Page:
The public didn’t care about Damon’s involvement in the sketch, but his Hollywood peers likely cheered his attempt to derail Kavanaugh’s nomination.

Perhaps Hollywood’s most intriguing damage control project came from ageless actor Tom Cruise. The “Top Gun” star’s antics in the mid-2000s drew plenty of unwanted attention.

First, he infamously jumped on Oprah Winfrey’s couch while declaring his love for actress Katie Holmes. Social media wasn’t the gargantuan force it is today in 2005, but the story still spread like wildfire thanks, in part, to late-night TV.

None of it flattered Cruise.

One month later, Cruise battled “Today” show co-host Matt Lauer while promoting “The War of the Worlds.” They debated the efficacy of psychiatric drugs, reflecting his Scientology faith’s criticism on the matter.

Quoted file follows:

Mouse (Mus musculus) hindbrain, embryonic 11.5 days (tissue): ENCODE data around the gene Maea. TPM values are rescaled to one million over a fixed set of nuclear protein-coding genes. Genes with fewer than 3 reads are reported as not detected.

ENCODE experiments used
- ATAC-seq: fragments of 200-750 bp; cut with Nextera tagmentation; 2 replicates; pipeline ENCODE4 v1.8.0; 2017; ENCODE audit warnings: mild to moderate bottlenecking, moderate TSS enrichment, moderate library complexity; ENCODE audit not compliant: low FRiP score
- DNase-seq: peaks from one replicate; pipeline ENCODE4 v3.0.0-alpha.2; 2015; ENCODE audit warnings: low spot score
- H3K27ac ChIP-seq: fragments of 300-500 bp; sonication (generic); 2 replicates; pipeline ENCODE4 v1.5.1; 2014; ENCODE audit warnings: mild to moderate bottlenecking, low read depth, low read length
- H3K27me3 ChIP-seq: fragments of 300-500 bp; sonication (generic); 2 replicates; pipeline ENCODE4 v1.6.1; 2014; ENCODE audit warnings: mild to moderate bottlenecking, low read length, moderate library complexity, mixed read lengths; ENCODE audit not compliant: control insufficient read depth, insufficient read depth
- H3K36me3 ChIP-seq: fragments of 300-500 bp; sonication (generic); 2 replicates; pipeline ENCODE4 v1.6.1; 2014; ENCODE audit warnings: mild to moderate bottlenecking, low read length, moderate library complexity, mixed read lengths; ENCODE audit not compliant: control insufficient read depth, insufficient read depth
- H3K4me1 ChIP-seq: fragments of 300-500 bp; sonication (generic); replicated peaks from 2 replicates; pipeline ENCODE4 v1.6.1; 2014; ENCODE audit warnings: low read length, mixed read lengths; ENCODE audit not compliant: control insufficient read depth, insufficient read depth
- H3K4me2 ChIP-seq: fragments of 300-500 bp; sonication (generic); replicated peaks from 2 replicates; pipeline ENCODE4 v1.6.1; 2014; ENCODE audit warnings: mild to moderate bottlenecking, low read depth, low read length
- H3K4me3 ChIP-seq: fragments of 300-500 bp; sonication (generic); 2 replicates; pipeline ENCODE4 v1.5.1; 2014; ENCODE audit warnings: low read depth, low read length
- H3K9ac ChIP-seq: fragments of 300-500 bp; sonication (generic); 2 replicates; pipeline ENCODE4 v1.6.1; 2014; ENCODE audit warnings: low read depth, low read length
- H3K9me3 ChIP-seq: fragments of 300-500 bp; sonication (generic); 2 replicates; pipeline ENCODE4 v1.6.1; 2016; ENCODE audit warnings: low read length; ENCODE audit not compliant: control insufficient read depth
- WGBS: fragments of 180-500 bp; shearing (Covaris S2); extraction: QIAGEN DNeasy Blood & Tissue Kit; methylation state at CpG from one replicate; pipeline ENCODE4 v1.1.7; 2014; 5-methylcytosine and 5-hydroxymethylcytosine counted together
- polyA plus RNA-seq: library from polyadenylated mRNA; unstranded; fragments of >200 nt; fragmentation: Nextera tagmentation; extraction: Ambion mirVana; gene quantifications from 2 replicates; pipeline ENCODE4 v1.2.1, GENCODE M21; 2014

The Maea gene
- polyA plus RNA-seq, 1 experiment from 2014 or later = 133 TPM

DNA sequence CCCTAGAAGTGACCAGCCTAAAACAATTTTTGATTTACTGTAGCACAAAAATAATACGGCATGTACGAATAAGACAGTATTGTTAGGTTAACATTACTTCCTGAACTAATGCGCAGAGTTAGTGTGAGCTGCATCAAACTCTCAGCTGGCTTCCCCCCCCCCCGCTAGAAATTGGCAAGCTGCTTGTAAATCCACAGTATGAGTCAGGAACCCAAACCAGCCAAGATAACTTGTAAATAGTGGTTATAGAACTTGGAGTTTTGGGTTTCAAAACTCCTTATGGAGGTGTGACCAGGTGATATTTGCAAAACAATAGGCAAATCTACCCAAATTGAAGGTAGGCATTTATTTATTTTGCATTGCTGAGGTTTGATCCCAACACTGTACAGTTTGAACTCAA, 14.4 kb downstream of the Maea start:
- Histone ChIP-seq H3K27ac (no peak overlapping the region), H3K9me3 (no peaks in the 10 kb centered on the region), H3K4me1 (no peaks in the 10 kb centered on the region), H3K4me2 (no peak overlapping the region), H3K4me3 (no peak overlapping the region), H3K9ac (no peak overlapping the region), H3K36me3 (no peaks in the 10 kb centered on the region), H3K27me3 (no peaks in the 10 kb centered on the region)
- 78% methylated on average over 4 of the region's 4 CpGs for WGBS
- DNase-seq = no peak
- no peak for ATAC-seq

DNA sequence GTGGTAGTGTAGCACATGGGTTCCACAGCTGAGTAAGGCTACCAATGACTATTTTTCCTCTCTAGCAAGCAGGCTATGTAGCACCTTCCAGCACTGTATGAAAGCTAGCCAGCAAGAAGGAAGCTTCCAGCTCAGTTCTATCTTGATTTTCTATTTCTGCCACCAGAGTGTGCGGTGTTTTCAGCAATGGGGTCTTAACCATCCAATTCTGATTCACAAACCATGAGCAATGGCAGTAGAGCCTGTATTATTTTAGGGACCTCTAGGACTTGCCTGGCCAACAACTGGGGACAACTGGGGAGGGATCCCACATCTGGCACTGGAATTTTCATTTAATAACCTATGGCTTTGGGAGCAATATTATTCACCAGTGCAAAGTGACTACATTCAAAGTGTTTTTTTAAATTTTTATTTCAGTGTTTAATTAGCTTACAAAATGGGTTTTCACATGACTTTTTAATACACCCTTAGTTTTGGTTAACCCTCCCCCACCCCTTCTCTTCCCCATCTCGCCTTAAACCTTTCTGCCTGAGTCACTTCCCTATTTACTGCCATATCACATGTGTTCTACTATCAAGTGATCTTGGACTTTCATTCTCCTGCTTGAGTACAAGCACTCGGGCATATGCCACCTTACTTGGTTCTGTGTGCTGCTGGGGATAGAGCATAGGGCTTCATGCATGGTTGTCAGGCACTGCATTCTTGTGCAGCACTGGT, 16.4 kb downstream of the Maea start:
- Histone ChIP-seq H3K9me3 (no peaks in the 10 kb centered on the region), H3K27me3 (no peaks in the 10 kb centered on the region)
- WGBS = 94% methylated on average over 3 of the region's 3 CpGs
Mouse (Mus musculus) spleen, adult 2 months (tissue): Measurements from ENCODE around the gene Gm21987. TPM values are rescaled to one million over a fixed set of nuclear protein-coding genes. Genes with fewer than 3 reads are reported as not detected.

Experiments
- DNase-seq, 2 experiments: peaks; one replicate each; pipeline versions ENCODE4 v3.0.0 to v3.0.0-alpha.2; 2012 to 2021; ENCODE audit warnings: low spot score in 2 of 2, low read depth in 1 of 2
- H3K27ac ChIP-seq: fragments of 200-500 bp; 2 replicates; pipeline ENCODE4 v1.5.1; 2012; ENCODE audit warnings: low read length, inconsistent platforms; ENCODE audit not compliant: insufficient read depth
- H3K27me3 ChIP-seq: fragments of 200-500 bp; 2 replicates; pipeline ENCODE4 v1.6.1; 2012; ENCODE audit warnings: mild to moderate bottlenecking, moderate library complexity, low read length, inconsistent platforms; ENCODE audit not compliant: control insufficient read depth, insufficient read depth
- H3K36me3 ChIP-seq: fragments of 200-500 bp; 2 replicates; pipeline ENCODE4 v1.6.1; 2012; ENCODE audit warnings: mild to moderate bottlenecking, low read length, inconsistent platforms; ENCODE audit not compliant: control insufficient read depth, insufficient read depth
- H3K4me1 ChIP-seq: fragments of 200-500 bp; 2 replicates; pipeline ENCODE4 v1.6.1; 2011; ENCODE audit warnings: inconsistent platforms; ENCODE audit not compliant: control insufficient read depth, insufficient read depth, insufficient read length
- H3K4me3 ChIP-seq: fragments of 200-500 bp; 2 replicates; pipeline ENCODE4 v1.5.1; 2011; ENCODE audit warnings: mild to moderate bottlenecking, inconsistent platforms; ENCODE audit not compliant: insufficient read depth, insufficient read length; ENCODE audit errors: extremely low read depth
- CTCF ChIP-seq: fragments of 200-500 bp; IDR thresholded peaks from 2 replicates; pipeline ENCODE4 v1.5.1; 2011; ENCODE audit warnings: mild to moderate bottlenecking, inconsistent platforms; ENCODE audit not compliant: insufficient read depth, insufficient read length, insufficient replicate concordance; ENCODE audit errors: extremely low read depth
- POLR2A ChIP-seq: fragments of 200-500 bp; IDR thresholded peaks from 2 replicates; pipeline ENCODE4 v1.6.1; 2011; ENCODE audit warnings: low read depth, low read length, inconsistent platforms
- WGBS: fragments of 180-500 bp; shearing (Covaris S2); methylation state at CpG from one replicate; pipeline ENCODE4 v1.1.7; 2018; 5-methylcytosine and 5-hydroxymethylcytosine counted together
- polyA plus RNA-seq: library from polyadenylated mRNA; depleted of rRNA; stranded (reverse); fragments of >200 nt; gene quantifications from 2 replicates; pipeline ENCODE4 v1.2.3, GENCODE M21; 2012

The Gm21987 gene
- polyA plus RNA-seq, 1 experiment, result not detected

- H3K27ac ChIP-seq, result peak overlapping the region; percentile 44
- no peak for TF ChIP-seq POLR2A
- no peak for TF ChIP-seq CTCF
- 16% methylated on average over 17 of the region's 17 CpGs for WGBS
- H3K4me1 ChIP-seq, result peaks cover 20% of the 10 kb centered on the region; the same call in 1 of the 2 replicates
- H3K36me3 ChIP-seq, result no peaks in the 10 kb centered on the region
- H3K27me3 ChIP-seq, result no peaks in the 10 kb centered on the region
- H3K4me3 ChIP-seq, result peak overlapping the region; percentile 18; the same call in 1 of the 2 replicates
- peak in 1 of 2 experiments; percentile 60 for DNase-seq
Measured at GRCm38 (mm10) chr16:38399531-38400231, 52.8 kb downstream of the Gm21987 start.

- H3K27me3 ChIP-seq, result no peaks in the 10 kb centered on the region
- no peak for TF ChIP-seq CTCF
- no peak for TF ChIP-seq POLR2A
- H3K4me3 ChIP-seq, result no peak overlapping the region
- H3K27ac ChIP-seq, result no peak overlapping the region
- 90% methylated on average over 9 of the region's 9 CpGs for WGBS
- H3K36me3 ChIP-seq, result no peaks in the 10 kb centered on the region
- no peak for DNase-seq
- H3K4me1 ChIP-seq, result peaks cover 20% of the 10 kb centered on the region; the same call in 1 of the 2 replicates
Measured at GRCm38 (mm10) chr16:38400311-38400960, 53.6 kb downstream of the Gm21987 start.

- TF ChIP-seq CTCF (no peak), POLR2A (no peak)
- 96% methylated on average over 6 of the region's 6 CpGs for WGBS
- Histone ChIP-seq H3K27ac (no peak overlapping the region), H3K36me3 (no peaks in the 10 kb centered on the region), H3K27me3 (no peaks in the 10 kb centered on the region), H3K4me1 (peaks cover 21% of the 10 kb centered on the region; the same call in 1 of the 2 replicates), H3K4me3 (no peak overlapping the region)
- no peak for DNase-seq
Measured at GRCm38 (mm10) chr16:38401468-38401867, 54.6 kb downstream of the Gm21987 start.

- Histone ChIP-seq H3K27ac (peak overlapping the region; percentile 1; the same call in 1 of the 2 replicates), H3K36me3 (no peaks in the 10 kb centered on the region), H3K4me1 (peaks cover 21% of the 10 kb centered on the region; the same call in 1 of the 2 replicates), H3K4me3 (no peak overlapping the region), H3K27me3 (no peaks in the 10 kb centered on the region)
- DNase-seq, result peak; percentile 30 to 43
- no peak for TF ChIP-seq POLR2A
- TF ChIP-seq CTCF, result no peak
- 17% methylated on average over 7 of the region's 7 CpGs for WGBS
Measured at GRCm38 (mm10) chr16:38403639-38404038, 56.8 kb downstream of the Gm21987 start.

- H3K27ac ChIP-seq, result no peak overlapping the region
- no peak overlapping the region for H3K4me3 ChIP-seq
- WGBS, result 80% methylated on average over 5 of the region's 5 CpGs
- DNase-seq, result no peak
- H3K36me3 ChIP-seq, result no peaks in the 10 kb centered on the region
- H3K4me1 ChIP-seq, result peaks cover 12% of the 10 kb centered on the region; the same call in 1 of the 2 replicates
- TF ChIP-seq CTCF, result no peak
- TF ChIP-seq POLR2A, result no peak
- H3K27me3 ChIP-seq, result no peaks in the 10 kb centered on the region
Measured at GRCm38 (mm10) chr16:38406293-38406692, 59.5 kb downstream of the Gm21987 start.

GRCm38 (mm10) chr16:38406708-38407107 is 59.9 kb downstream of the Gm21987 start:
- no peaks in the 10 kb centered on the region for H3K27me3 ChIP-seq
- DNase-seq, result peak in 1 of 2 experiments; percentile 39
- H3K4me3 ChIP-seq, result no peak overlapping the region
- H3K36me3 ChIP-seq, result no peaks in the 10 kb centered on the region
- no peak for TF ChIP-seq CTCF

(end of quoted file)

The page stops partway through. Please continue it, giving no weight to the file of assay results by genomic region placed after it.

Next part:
TODAY -- Pictured: (l-r) Matt Lauer interviews actor Tom Cruise on June 23, 2005 -- (Photo by: Virginia Sherwood/NBC Newswire/NBCUniversal via Getty Images/NBCU Photo Bank/NBCUniversal via Getty Images)

Virginia Sherwood/NBC Newswire/Photo Bank/NBCUniversal via Getty Images

His career didn’t flatline, but his all-American brand took a hit. His response? Work more, talk less.

Cruise stopped over-sharing about his love life, avoided almost all political banter and kept the focus on making movies. His fan base began to grow anew, and on the strength of the “Mission: Impossible” franchise he resumed his place atop the Hollywood star chart.

Today, Cruise can’t stop thanking fans for supporting his Hollywood dreams. He’ll never have to do damage control for that.

* * *

Christian Toto is an award-winning journalist, movie critic and editor of HollywoodInToto.com. He previously served as associate editor with Breitbart News’ Big Hollywood. Follow him at @HollywoodInToto.

The views expressed in this piece are those of the author and do not necessarily represent those of The Daily Wire.